Syrian President Bashar al-Assad and a Kurdish-dominated force exchanged insults Monday, raising fears of a new fault line in the country's devastating seven-year conflict.
Assad labelled US-backed Kurdish fighters "traitors", prompting the Syrian Democratic Force to accuse his regime of flooding the country with "foreign terrorists".
"When we talk about those referred to as 'the Kurds', they are in fact not just Kurds," Assad said in remarks released by the presidency on social media. "All those who work for a foreign country, mainly those under American command... are traitors".
"This is how we see these groups working for the Americans," he told Russian media and Syrian officials after receiving a large Russian delegation.
His comments prompted an angry response from the Kurdish-dominated SDF, which seized swathes of northern and eastern Syria from the Islamic State group in a months-long assault backed by US-led coalition air support.
"Bashar al-Assad and what's left of his regime are the last people with the right to talk of treachery," the SDF said in a statement.
"It was the regime that flung the country's doors wide open to hordes of foreign terrorists from across the world."
The SDF also accused the regime of freeing "terrorists" from its prisons so they could "shed the blood of Syrians of all stripes".
The Syrian opposition has long accused Damascus of releasing extremists from its prisons in the early months of the uprising in a bid to turn the largely peaceful movement into an armed conflict.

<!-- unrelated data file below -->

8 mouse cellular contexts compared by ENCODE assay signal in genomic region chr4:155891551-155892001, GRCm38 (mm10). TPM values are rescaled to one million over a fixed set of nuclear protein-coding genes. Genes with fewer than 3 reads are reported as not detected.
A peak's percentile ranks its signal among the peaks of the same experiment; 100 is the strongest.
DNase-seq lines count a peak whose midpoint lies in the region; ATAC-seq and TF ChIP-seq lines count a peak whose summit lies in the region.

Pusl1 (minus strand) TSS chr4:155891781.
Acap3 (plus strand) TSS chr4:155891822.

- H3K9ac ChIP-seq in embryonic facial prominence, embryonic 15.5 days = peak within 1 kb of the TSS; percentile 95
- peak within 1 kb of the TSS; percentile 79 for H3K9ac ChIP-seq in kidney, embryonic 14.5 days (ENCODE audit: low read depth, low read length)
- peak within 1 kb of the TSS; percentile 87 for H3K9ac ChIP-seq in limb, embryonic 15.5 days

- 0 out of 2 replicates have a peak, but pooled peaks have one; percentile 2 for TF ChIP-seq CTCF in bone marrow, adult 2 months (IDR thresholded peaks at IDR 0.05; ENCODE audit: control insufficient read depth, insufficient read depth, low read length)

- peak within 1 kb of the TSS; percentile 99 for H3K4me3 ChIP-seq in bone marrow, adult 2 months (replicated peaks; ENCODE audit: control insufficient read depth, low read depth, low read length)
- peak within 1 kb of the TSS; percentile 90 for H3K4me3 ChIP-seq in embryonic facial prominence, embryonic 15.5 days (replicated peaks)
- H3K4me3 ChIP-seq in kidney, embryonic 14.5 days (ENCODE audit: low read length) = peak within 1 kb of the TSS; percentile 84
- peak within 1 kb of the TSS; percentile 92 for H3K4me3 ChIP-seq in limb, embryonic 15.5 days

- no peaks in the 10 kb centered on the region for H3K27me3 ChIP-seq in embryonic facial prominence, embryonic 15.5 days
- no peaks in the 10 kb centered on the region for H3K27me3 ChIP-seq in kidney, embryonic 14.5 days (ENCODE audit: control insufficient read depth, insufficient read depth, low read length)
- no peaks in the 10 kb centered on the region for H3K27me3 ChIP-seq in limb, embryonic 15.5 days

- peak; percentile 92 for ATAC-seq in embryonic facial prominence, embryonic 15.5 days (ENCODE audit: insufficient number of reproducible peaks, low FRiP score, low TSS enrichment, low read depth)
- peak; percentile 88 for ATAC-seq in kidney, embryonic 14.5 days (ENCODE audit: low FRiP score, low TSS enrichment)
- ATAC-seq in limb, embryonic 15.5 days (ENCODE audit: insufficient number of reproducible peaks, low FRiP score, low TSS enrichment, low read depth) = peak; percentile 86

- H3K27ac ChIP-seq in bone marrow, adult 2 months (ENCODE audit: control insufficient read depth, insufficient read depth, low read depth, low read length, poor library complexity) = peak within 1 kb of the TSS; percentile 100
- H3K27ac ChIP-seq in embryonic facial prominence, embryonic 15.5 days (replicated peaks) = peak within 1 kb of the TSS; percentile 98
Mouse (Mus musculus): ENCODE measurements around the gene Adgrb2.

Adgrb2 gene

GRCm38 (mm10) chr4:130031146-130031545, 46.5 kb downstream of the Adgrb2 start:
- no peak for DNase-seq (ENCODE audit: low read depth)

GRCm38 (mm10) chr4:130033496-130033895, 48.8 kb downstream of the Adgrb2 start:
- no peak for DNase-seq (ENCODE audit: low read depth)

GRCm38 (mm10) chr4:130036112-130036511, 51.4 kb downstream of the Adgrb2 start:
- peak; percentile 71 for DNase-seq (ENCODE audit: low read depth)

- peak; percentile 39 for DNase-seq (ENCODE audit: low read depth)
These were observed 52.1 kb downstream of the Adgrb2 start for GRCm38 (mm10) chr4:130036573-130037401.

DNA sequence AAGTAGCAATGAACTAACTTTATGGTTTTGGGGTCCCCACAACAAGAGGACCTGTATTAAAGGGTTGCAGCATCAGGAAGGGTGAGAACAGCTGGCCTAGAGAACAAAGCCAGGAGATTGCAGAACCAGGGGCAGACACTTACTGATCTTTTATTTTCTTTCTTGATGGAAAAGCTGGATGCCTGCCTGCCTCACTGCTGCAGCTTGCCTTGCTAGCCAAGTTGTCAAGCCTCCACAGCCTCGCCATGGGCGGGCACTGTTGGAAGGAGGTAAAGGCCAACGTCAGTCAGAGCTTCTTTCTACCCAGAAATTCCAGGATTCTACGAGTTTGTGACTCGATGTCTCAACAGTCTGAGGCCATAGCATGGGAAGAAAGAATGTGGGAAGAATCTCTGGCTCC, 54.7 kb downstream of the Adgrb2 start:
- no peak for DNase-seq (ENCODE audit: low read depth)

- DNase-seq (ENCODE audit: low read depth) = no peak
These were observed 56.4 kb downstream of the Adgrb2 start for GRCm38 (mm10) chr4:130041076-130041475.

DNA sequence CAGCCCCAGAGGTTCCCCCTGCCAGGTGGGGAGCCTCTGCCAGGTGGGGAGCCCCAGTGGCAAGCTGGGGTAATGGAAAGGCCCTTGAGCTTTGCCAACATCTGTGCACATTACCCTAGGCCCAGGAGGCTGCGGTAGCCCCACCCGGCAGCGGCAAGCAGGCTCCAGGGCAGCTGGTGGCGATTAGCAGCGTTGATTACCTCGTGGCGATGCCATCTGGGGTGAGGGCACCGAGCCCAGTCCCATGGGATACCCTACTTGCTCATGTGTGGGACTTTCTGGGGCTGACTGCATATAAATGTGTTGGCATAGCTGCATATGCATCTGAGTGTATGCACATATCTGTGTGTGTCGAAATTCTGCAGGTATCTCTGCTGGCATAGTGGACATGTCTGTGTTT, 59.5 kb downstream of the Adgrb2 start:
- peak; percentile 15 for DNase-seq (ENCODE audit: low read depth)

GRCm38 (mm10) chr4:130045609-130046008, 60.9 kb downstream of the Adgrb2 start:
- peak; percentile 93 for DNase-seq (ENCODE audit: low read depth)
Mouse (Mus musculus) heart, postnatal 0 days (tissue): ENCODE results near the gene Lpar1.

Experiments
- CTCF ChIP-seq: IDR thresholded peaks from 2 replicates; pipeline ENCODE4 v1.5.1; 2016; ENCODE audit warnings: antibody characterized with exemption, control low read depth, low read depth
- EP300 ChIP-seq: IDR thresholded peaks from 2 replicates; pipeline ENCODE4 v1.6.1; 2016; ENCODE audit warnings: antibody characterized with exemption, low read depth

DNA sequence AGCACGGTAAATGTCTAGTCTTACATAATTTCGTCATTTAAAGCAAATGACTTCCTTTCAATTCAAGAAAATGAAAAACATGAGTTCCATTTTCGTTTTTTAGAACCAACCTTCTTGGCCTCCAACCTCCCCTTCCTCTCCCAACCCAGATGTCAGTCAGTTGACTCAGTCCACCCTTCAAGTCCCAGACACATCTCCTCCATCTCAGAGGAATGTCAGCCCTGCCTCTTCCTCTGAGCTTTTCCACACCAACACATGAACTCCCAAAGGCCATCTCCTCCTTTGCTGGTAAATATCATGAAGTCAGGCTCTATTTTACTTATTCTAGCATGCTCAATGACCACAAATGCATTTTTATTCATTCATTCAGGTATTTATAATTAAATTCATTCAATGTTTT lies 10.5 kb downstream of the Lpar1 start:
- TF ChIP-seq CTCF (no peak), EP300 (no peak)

Assad had criticised the semi-autonomous Kurds in the past, but his latest comments were harsher than any since the war broke out in 2011 with demonstrations brutally crushed by state security forces.
The Kurdish People's Protection Units (YPG), which form the backbone of the SDF, have largely avoided armed clashes with the regime throughout Syria's war, which has killed more than 340,000 people dead and displaced millions since it broke out in 2011.
But the Kurds, who make up some 15 percent of Syria's population, were long oppressed under Assad and his father Hafez, and have long demanded greater rights.
Early on in the war, Kurdish forces adopted a position of neutrality towards both the regime and rebel forces.
Regime forces unilaterally withdrew from Kurdish areas in mid-2012 in a move widely perceived as a tactic to discourage the Kurds from allying themselves with rebels.
Both Damascus, backed by Russia, and the Kurds, backed by a US-led coalition, have fought the Islamic State group in recent months.
But while some in the regime have reached out to Kurdish forces, suggesting some level of autonomy could be eventually be discussed, senior figures have slammed the SDF for launching operations independently of Damascus.
With their common enemy now defeated across much of the country, the SDF and regime forces are in an uneasy face-off.
But the SDF denied it was seeking to break up the country.
"If Syrians do not face the regime, it will lead the country towards partition, which our forces will not allow in any form," it said.